In David’s work, humor regularly operates from a defensive position. A David character usually feels that he’s been undermined and reacts in a misfiring way so that the person he ultimately harms is himself. And of course, he’s a bit of a schlemiel. In Norman’s case, that means holding the unenviable job of urinal salesman.
Since playing George, Alexander has worked continuously as an actor and director, though no single project has reached the success of “Seinfeld.” To be fair, it’s an inimitable benchmark. And the Jerry Seinfeld/Larry David orbit is so enduringly magnetic that Alexander has been pulled back into it repeatedly: there was the “Seinfeld” reunion on “Curb Your Enthusiasm” and, more recently, “Comedians in Cars Getting Coffee,” in which Seinfeld and Alexander enacted a Jerry and George sketch. Alexander tries not to “over-intellectualize” why audiences still get excited about watching those old friends play off each other. “It just makes people extremely happy,” he says.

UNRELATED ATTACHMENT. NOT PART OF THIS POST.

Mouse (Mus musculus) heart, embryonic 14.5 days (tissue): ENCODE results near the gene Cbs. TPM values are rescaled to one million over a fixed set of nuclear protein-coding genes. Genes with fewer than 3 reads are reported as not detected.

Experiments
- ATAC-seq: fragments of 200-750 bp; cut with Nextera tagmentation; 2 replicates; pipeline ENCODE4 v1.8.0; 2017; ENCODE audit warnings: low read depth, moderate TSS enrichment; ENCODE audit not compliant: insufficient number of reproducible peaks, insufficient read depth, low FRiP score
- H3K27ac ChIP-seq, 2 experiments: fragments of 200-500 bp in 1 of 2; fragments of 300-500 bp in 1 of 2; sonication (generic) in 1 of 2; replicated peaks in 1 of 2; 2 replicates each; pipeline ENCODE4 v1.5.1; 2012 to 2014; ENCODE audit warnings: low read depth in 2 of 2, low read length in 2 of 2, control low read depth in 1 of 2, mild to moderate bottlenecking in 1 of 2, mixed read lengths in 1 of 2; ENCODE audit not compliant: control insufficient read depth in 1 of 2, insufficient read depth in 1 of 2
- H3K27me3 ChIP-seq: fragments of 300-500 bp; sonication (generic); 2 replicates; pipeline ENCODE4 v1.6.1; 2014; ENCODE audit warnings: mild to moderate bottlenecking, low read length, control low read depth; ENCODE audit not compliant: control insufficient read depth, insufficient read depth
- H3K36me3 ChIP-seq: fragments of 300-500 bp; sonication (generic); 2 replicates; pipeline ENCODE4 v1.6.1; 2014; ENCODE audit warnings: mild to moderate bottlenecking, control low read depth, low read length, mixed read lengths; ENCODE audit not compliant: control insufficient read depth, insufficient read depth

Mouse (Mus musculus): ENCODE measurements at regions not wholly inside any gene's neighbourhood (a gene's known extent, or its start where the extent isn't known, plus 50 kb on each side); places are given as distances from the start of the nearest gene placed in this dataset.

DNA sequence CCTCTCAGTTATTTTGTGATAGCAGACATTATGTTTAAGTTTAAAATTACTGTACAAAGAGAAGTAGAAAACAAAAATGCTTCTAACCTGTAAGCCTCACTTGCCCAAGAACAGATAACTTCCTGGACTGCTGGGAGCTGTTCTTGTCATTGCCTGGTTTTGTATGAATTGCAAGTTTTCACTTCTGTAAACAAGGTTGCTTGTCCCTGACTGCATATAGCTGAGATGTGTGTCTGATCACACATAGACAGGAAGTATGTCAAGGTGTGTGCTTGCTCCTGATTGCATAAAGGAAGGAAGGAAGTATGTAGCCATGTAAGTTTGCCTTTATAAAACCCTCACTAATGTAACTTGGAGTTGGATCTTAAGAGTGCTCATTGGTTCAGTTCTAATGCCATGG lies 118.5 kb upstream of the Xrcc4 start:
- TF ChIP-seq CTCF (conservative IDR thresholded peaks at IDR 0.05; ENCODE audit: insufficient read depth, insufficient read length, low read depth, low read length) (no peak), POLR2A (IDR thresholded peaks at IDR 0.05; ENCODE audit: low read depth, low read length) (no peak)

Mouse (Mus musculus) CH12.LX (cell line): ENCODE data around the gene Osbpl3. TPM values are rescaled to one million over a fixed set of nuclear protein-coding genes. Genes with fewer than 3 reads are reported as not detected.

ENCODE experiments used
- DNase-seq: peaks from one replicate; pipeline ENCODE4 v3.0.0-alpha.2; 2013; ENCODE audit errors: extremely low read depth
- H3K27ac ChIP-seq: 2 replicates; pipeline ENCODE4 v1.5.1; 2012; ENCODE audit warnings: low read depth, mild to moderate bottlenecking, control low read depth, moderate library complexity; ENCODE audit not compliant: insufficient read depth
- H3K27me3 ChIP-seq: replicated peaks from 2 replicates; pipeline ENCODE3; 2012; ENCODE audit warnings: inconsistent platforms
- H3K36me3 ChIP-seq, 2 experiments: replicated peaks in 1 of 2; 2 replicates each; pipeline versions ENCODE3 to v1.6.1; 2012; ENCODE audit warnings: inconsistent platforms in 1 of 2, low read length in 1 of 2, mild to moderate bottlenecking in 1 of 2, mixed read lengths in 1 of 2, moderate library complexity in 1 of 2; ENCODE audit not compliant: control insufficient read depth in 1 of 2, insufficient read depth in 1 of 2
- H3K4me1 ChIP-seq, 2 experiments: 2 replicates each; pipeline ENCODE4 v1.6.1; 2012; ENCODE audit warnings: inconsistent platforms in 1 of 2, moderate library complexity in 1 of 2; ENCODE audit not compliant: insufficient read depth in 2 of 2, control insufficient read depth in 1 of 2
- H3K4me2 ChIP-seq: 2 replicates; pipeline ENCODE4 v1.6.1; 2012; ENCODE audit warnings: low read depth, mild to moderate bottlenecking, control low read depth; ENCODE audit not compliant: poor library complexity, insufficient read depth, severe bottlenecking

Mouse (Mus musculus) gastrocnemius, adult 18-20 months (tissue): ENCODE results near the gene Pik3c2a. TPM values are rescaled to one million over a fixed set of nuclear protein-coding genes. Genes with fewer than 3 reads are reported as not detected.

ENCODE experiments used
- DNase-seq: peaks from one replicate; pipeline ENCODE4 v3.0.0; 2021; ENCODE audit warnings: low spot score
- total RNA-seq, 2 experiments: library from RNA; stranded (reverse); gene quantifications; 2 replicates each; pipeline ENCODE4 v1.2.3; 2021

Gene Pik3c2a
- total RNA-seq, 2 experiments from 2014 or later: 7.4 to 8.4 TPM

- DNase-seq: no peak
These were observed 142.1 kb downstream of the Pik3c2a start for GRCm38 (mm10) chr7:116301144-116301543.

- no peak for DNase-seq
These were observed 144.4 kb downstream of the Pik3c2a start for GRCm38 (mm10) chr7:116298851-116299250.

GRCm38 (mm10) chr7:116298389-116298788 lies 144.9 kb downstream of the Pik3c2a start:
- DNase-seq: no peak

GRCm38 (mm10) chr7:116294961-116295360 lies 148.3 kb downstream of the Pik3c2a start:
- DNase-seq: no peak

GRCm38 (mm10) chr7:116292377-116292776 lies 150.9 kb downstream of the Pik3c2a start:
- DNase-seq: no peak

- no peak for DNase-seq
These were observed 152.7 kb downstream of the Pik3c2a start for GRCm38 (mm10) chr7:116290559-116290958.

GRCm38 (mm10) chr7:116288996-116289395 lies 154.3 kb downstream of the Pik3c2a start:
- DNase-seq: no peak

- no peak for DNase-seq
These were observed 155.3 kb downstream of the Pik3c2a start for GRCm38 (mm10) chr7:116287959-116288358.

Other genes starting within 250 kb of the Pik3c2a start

“Fish in the Dark” has made fans extremely happy too. Before the start of previews, the show broke records for highest advance ticket sales on Broadway. And though it opened to some very negative reviews, the show didn’t break a sweat, continuing to charm audiences and sell out performances through the end of David’s run. It’s probable that Alexander’s casting will maintain that winning streak.
As he molds a new character within a familiar comic form, Alexander recalls something Jerome Robbins taught him. For an actor perfecting a role, the work is never done. “Your opening night is not going to be your best performance,” he says. “Hopefully your closing night will be your best performance. That’s the goal: that it keeps getting better.” These days, the theater is where Alexander feels most gratified as an actor. Every performance is another opportunity to find a character’s identity.